You can have all the knowledge in the world on eating better and exercising effectively. It won’t do you any good if you can’t apply that knowledge to your life on a consistent basis.
That’s the part we all struggle with.
The good news is it’s not an insurmountable obstacle. There are two steps you can take to make it easier on yourself.
A Lesson Learned from Video Games
I’m not a gamer.
I enjoyed video games as a kid, until they got so complicated you had to play all day to be any good. From then on, whenever I played with friends, it seemed like I would just die every 10 seconds.
For some reason that wasn’t as much fun.
At that point, my options were:
When it comes to fitness, I obviously don’t want you to quit. But the other two options are very similar to the two steps you can take to making diet and exercise a habit.
Step 1 — Switch games.
One of the most common mistakes that will cause you to be inconsistent is trying to do too much.
Odds are, if it hasn’t already been an established part of your routine, you won’t all of a sudden find fulfillment in taking an hour out of every day for exercise (assuming you aren’t 16 and just getting into fitness).
You also most likely won’t find long-term consistency jumping into a strict low-carb diet like Keto.
That’s not to say you can’t find a way to make it part of your life. You just need a program that will be easier for you. (Like playing Mario Cart instead of World of Warcraft.)
My advice: For exercise, start with 20-30 minutes of strength training just 2-3 times a week. Or 10 minutes a day 6 days a week.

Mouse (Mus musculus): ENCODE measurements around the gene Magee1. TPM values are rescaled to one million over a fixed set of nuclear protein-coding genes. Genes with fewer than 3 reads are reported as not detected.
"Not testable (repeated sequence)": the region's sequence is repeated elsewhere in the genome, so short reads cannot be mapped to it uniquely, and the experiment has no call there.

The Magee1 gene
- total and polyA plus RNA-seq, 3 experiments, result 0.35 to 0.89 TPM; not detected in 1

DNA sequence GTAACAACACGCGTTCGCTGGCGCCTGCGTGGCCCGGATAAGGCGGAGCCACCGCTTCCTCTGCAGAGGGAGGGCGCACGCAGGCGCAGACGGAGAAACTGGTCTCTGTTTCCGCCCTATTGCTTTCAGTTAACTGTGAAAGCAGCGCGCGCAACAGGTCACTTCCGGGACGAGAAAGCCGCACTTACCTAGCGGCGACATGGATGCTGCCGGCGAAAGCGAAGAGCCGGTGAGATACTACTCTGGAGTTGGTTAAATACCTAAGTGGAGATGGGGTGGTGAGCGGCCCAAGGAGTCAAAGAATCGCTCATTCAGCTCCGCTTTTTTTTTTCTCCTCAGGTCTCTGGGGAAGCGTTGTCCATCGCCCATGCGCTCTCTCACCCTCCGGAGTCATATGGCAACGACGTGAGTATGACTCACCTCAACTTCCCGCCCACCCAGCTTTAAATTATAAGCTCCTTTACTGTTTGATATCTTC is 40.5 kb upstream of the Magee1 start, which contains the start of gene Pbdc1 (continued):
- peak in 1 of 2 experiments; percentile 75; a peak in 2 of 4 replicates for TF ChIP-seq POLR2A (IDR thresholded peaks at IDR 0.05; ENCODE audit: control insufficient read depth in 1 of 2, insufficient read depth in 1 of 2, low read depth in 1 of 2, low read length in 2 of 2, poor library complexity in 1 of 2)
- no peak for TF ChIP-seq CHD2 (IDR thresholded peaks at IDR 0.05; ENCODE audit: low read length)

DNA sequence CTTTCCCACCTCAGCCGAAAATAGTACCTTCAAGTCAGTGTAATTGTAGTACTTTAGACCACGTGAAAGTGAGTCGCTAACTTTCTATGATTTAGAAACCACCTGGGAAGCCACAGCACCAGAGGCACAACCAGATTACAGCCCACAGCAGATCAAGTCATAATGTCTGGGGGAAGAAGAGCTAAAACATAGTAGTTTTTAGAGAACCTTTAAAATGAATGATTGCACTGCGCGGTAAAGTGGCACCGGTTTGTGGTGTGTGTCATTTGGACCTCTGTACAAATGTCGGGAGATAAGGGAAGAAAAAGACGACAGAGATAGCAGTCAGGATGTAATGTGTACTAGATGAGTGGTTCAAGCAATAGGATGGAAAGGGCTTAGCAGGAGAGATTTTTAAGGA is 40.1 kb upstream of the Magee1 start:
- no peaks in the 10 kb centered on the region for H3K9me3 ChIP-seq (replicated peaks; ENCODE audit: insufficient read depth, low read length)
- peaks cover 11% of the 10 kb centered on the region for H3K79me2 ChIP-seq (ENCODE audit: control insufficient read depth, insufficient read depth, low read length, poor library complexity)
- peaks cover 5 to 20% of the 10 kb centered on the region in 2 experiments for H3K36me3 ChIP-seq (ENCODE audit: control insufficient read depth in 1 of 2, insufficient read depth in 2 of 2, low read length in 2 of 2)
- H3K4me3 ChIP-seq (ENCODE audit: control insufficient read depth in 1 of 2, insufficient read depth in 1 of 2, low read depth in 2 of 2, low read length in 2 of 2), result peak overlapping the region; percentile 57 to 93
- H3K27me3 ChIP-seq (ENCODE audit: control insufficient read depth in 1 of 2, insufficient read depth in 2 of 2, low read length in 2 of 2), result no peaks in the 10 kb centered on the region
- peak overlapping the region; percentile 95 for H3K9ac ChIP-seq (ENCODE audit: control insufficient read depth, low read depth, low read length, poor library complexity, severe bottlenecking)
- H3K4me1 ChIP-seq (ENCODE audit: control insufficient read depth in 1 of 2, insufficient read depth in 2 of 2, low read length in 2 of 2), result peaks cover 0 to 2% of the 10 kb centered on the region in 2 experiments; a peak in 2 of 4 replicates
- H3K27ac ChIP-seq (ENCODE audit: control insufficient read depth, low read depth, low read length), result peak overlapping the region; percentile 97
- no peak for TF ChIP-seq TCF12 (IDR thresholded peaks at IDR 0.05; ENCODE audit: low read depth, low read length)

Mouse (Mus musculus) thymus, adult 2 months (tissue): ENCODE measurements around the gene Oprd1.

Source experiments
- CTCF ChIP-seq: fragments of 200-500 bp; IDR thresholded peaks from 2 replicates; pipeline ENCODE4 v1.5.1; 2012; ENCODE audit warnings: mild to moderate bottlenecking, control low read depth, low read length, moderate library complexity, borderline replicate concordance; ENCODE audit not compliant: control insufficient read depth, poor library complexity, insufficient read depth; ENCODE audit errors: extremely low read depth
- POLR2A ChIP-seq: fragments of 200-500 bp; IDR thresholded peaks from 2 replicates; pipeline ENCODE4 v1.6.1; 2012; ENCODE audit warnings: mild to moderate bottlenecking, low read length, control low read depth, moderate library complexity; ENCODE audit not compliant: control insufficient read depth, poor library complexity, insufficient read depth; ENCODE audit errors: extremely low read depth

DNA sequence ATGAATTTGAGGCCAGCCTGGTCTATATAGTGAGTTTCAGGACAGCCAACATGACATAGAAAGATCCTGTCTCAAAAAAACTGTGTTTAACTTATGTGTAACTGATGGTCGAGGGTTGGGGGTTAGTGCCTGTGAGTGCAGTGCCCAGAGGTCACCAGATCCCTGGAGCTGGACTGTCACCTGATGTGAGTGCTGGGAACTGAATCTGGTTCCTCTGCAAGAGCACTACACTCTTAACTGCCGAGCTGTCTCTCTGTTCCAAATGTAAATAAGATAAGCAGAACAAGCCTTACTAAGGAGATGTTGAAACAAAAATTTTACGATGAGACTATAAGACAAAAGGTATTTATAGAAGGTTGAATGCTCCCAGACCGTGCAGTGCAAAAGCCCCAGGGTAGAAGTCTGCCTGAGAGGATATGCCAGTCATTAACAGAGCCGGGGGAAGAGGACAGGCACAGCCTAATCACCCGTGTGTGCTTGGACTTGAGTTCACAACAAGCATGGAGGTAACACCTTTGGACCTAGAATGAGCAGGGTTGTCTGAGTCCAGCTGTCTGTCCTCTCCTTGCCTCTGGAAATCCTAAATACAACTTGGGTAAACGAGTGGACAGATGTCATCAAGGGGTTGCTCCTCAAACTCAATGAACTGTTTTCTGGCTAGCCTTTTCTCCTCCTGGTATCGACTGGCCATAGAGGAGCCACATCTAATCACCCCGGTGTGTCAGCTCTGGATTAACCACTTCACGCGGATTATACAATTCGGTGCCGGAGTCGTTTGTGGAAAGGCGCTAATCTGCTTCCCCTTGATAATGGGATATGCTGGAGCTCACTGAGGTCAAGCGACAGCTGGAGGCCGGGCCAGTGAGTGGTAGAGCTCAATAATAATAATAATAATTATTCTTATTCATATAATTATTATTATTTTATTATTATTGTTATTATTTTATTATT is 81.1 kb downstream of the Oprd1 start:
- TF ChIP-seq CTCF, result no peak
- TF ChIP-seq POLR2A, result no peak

If you’re skeptical, it’s probably because you’ve never done it before, or never given it a chance for long enough to see the results. If it’s quality exercise, it WILL give you results (which is why I programmed our Home Workout for Beginners this way).
For your diet, pick one thing to work on that will have the biggest impact on your life. I recommend adding to your diet (like more high quality protein, veggies, or whole foods) rather than subtracting (like cutting carbs).
You’ll still mess up, but that doesn’t mean you can’t be consistent…
Step 2 — Keep playing.
Don’t worry, I’m not going to tell you that to be more consistent you just need to “Keep going… be strong… you got this!”
I mean, it’s true — after all that’s what consistency is — but it’s not helpful.
What I will tell you is, just like in a video game, when you mess up, it’s not game over.
For example, over the past 6 weeks, I kept track (as I always do) of every workout, and guess what… I wasn’t perfect.
I didn’t miss a workout, but I lowered the weight a few times to make the workout easy. I also cut sets here and there when I was either tired or short on time. In total, I missed about a workout and a half worth of sets over my last 18 workouts.
I don’t tell you this to give you something to live up to. Your level of consistency doesn’t have to be the same as mine.
It isn’t about achieving a certain level of perfection. It’s about not giving up when things don’t go exactly to plan.
Even when you miss workouts, it won’t derail your progress. The only thing that does that is quitting.
It’s the same for your diet. If your goal is to add more veggies, and you go a whole day without a single vegetable on your plate, that’s not inconsistency. That’s just 1 day out of 365 without a veggie.
Even if you’re only consistent half the year, that’s 500-600 extra servings of vegetables you might not have gotten otherwise.
It’s going to make a difference.
Is It Really Easy?
Putting work into diet and exercise is always just that: work.
It’s not easy because the work is easy.
It’s easy because you only need to work as hard as what is realistic for you (no matter how little it may seem), and only as often as is manageable for you (even if it’s less than 50% of the time).
That’s what real consistency is all about, and that’s pretty easy.
(If you’re still not convinced, go read “Why 90% Effort is More than Enough” to see how this concept played out for 1,000 different people in real life.)